I woke up this morning feeling no great lust for the kitchen. With Rosh Hashana said and done, I’m culinarily played out. Spatulated, spaetzled, and spoonless beyond repair.

But Shabbos does not cook itself.

So with a great sigh and heave ho, I hoisted my petard into the kitchen and made plain old roast chicken and potatoes, something I can practically make in my sleep. Best of all, everyone loves it. In fact, when the kids got wind I was making this dish, they asked me to make extra potatoes for them to nosh this afternoon, after they finish their Shabbos chores. Somehow, good plain food comes as a relief after all the fancy, creative holiday fare, some of it more and some of it less than successful.

The following dish is very loosely based on my mother’s “plain” roast chicken, but I’ve tweaked it so many times in so many ways through the years that she no longer recognizes her own dish when she comes to visit. She says my food is “too spicy” for her tastes. My sister says my mother’s cooking seems to get blander as she ages, as if the spices are too much to bear for an elderly tongue. But we do like it hot in the Epstein house.

Close Your Eyes, Heston

Anyway, here’s the recipe—don’t expect it to be exact, or quite like any other recipe you’ve ever seen. This is a grandmother-style receipt—Heston Blumenthal should close his eyes.

Varda’s Plain Old Roast Chicken and Potatoes (And Roast Garlic, Too)

Preheat your oven to 450 degrees Fahrenheit (230 Celsius). Since your oven is going to be very hot for a lengthy period of time, prepare some garlic heads to roast—these freeze well and it’s an economical use of energy and your oven. Cut the tops off of garlic heads to expose the cloves and place in individual muffin or cupcake tins. Pour about a tablespoon of olive oil over each garlic head. Cover with aluminum foil. Place in the oven (on the oven rack) alongside your roasting pan as you roast the chicken (recipe to follow), remove cupcake tins after an hour. Leave the foil on the tins for another 15 minutes or so. The garlic will be soft as butter. Wonderful spread on challoh.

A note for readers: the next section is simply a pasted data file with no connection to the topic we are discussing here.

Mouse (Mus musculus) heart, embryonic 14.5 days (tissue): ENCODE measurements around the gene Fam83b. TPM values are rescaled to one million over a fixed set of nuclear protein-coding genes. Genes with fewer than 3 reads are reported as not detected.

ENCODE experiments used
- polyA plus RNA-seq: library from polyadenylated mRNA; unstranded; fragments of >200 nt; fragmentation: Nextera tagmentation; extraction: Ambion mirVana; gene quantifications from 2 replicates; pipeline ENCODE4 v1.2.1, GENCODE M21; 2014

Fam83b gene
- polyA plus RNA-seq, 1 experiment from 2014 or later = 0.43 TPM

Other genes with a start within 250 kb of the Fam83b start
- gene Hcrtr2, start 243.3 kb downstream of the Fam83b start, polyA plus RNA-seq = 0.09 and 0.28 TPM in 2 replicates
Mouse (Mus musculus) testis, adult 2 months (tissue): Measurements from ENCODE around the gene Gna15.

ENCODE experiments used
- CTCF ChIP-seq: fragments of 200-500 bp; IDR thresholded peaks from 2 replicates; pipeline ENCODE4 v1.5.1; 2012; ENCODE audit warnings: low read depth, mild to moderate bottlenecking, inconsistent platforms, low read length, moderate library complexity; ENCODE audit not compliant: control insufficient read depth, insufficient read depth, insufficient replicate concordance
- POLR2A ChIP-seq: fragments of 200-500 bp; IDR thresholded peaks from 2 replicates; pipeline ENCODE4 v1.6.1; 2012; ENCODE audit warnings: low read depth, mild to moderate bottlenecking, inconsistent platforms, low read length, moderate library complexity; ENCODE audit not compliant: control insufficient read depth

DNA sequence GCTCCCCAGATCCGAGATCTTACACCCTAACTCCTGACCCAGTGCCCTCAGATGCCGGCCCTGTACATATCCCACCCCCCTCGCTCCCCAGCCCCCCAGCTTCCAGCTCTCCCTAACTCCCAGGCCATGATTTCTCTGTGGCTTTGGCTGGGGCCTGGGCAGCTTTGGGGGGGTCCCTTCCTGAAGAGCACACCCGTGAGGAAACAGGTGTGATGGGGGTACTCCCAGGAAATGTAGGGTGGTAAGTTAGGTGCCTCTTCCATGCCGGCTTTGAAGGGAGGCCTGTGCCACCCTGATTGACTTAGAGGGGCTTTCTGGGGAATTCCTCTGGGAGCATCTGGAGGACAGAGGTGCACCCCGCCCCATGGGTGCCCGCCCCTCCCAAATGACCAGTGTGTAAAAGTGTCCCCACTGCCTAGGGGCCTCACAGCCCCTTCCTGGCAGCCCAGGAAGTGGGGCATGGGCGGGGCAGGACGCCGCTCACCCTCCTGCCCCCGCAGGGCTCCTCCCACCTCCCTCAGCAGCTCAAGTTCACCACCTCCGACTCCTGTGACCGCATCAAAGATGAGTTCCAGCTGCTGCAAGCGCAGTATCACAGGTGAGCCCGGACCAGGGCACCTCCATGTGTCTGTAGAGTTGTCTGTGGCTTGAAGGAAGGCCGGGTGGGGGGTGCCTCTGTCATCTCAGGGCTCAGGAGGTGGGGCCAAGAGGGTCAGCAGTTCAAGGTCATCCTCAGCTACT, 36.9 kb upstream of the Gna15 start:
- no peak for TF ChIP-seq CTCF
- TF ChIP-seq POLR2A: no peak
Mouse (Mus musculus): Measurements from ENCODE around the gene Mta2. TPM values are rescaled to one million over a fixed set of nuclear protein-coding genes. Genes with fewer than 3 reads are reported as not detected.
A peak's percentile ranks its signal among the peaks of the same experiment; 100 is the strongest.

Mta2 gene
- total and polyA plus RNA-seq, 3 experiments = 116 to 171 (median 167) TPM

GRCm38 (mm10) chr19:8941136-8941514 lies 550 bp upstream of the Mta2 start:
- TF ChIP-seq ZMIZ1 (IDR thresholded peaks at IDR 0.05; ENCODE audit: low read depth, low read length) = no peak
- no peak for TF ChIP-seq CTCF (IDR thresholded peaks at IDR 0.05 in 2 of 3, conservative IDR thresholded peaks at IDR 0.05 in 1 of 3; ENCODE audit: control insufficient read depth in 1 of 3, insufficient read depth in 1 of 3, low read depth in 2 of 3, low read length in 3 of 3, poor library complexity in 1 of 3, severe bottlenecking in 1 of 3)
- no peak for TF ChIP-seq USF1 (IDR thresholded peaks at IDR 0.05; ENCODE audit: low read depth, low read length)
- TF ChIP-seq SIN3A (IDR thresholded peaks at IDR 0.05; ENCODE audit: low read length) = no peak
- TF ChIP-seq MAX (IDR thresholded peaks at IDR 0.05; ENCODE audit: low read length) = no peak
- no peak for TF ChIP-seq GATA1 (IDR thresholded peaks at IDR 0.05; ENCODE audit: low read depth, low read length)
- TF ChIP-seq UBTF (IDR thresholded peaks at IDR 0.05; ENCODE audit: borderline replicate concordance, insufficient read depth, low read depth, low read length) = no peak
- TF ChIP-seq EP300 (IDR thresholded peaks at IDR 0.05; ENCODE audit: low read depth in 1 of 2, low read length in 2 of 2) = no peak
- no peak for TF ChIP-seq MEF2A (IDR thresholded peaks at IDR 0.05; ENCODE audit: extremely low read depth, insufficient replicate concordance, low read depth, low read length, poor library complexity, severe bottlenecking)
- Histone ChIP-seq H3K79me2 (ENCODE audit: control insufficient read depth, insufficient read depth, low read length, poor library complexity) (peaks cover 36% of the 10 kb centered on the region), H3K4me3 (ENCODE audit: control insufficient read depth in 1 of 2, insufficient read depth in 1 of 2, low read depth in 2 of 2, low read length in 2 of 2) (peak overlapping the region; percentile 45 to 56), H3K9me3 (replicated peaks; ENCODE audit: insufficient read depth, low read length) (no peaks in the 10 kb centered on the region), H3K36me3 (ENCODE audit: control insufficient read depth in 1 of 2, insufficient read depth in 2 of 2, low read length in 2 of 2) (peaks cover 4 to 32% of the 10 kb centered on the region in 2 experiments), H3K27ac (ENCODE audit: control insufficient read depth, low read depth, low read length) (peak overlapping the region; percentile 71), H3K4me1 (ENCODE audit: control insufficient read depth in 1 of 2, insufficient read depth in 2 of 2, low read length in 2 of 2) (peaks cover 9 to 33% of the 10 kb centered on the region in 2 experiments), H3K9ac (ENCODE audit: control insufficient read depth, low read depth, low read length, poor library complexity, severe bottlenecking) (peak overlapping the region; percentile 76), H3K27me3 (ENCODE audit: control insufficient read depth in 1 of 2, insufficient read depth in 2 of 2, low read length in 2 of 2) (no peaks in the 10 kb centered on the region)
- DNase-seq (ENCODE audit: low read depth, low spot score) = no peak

Now for the chicken and potatoes:

Pour around a tablespoon of salt (eyeball it) into the bottom of a large enameled roasting pan. Open the cold water tap and let the water run into the roaster until it no longer makes a “well” in the center of the pan. Throw three or four large bay leaves in the water.Slice two large onions, throw them in. Slice off the tops of a couple of whole garlic heads to expose the cloves. Place them cut side up in the pan (never enough garlic).

Fill the pan with peeled potatoes, not too large. Cut them into halves or quarters if they are large. Sprinkle the potatoes with sweet or hot paprika, preferably Hungarian.

Place two or three plump chickens (cleaned) upside down (backs facing up) atop the potatoes. Grind some black pepper over them, sprinkle on some dried thyme, follow with granulated garlic (don’t be a snob), and then liberally dust with sweet or hot paprika (We like hot). Bake for 30 minutes.

Take the pan out of the oven. With a straight-edged spoon (my implement of choice) turn the chickens on their sides. Grind on pepper, and sprinkle with the thyme, granulated garlic, and paprika. Bake 15 minutes.

Repeat the process, turning the chickens onto their other sides, spicing them, and baking for another 15 minutes.

Repeat once more, this time with the chickens standing right side up (breast side up). Spice and then bake for another quarter of an hour.

Remove chickens to a platter to rest before carving.

Meantime, return potatoes to the oven, and cook, basting frequently until the liquid in the pan is greatly reduced and syrupy, 20-40 minutes. The potatoes will be shiny and golden and absolutely delicious, having drunk up all the juices from the chicken.

Cut the chickens into eight incredibly juicy and flavorful pieces, each and serve. Serves 12. Can be halved, doubled, quadrupled, whatever. Trust me. I have 12 children.